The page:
The Fathers on Psalm 118

This post is part of an ongoing series offering translations of various early Church father’s commentaries on the Psalms.

Psalm 118

Give thanks to the Lord, for he is good,
his mercy endures forever.
Let Israel say:
his mercy endures forever.
Let the house of Aaron say,
his mercy endures forever.
Let those who fear the Lord say,
his mercy endures forever.

In danger I called on the Lord;
the Lord answered me and set me free.
The Lord is with me; I am not afraid;
what can mortals do against me?
The Lord is with me as my helper;
I shall look in triumph on my foes.
Better to take refuge in the Lord
than to put one’s trust in mortals.
Better to take refuge in the Lord
than to put one’s trust in princes.

All the nations surrounded me;
in the Lord’s name I cut them off.
They surrounded me on every side;
in the Lord’s name I cut them off.
They surrounded me like bees;
they burned up like fire among thorns;
in the Lord’s name I cut them off.
I was hard pressed and falling,
but the Lord came to my help.
The Lord, my strength and might,
has become my savior.

The joyful shout of deliverance
is heard in the tents of the righteous:
“The Lord’s right hand works valiantly;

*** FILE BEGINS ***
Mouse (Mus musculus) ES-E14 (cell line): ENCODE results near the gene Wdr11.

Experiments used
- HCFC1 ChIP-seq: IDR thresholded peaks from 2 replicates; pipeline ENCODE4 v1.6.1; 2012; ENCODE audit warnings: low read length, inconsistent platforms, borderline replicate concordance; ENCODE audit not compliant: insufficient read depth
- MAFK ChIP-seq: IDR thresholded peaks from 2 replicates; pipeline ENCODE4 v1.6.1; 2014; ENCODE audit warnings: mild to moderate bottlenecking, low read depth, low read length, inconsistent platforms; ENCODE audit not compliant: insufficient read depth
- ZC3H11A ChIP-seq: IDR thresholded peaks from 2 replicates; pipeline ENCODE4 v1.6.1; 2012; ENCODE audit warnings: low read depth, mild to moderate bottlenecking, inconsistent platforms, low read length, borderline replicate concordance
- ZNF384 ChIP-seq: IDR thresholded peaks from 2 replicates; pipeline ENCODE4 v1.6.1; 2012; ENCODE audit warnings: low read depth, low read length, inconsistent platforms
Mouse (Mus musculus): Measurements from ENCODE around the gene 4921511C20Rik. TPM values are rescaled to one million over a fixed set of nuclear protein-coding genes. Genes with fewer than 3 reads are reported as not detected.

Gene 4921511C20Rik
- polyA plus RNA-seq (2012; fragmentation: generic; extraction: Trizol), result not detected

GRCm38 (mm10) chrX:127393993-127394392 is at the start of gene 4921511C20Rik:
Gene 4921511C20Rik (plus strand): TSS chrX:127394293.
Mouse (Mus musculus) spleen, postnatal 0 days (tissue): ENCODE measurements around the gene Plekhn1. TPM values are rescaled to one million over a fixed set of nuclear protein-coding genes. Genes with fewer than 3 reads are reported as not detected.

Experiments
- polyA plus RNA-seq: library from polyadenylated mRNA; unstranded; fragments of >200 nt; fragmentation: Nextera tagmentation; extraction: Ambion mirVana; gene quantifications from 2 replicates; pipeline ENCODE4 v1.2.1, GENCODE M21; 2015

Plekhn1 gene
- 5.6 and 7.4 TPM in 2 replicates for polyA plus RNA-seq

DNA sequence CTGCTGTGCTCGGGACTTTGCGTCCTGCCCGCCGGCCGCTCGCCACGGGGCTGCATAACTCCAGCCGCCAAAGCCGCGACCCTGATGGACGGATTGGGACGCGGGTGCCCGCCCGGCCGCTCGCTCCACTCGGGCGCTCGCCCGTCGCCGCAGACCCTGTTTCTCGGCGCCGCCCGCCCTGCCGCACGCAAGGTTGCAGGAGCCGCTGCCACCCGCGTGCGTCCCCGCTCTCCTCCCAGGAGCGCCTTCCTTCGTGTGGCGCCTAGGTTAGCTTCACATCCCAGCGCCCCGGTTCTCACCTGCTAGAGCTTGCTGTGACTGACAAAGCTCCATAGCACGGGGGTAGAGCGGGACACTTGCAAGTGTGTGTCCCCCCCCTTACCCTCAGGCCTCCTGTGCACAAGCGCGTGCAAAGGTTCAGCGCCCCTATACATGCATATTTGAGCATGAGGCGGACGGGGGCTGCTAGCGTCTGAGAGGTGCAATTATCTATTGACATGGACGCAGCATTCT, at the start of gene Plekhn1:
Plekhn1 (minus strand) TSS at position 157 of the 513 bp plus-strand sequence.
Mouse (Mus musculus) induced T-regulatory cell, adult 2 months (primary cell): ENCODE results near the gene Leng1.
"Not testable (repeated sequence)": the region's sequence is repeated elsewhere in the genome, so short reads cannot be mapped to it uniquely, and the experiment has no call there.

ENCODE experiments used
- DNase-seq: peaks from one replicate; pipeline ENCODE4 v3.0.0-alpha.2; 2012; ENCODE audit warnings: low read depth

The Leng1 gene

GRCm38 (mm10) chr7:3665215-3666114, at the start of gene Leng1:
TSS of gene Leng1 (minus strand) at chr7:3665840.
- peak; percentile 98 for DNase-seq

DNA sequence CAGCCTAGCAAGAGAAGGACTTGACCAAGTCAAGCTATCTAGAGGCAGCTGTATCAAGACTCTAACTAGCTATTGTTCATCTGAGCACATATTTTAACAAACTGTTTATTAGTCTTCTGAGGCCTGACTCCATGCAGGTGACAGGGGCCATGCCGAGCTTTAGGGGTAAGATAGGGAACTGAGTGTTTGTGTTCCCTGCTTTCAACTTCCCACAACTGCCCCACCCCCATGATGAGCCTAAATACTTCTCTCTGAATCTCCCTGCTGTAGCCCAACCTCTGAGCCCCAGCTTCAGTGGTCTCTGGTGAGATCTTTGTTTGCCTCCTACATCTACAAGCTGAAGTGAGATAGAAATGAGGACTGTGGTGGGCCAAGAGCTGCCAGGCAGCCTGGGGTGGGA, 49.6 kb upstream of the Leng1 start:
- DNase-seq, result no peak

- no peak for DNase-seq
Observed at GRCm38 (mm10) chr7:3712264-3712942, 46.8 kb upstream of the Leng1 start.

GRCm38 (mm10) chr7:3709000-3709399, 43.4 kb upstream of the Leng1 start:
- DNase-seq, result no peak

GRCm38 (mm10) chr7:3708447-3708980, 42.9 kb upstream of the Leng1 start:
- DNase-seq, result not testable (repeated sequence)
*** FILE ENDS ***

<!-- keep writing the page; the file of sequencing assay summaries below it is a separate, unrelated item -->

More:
the Lord’s right hand is raised;
the Lord’s right hand works valiantly.”
I shall not die but live
and declare the deeds of the Lord.
The Lord chastised me harshly,
but did not hand me over to death.

Open the gates of righteousness;
I will enter and thank the Lord.
This is the Lord’s own gate,
through it the righteous enter.
I thank you for you answered me;
you have been my savior.
The stone the builders rejected
has become the cornerstone.
By the Lord has this been done;
it is wonderful in our eyes.
This is the day the Lord has made;
let us rejoice in it and be glad.
Lord, grant salvation!
Lord, grant good fortune!

Blessed is he
who comes in the name of the Lord.
We bless you from the house of the Lord.
The Lord is God and has enlightened us.
Join in procession with leafy branches
up to the horns of the altar.

You are my God, I give you thanks;
my God, I offer you praise.
Give thanks to the Lord, for he is good,
his mercy endures forever.

Athanasius: “When you feel the need to give thanks, sing Psalm…118.”[1]

But if the Gentiles are honoring the same God who gave the law to Moses and who made the promise to Abraham and whose words the Jews dishonored, why are the Jews ignorant (rather, why do they choose to ignore) that what the Lord foretold in the Scriptures has been revealed in the world and appeared as if in bodily form, as the Scripture said: The Lord is God and has enlightened us; and again, He sent his Word and healed them;[2] and again, Not a messenger, not an angel but the Lord himself saved them[3]? Their state may be compared to that of someone insane, who sees the earth illuminated by the sun but denies that the sun illuminates it.[4]